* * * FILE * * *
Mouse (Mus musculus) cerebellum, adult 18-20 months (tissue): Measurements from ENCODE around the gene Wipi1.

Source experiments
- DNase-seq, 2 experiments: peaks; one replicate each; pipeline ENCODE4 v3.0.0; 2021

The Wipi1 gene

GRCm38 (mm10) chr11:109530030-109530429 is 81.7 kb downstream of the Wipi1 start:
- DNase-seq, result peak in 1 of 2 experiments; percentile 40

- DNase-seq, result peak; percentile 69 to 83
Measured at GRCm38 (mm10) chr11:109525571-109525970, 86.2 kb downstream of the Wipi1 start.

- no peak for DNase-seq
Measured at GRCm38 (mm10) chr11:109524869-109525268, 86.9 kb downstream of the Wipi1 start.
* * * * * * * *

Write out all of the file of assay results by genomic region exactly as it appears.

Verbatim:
Mouse (Mus musculus) cerebellum, adult 18-20 months (tissue): Measurements from ENCODE around the gene Wipi1.

Source experiments
- DNase-seq, 2 experiments: peaks; one replicate each; pipeline ENCODE4 v3.0.0; 2021

The Wipi1 gene

GRCm38 (mm10) chr11:109530030-109530429 is 81.7 kb downstream of the Wipi1 start:
- DNase-seq, result peak in 1 of 2 experiments; percentile 40

- DNase-seq, result peak; percentile 69 to 83
Measured at GRCm38 (mm10) chr11:109525571-109525970, 86.2 kb downstream of the Wipi1 start.

- no peak for DNase-seq
Measured at GRCm38 (mm10) chr11:109524869-109525268, 86.9 kb downstream of the Wipi1 start.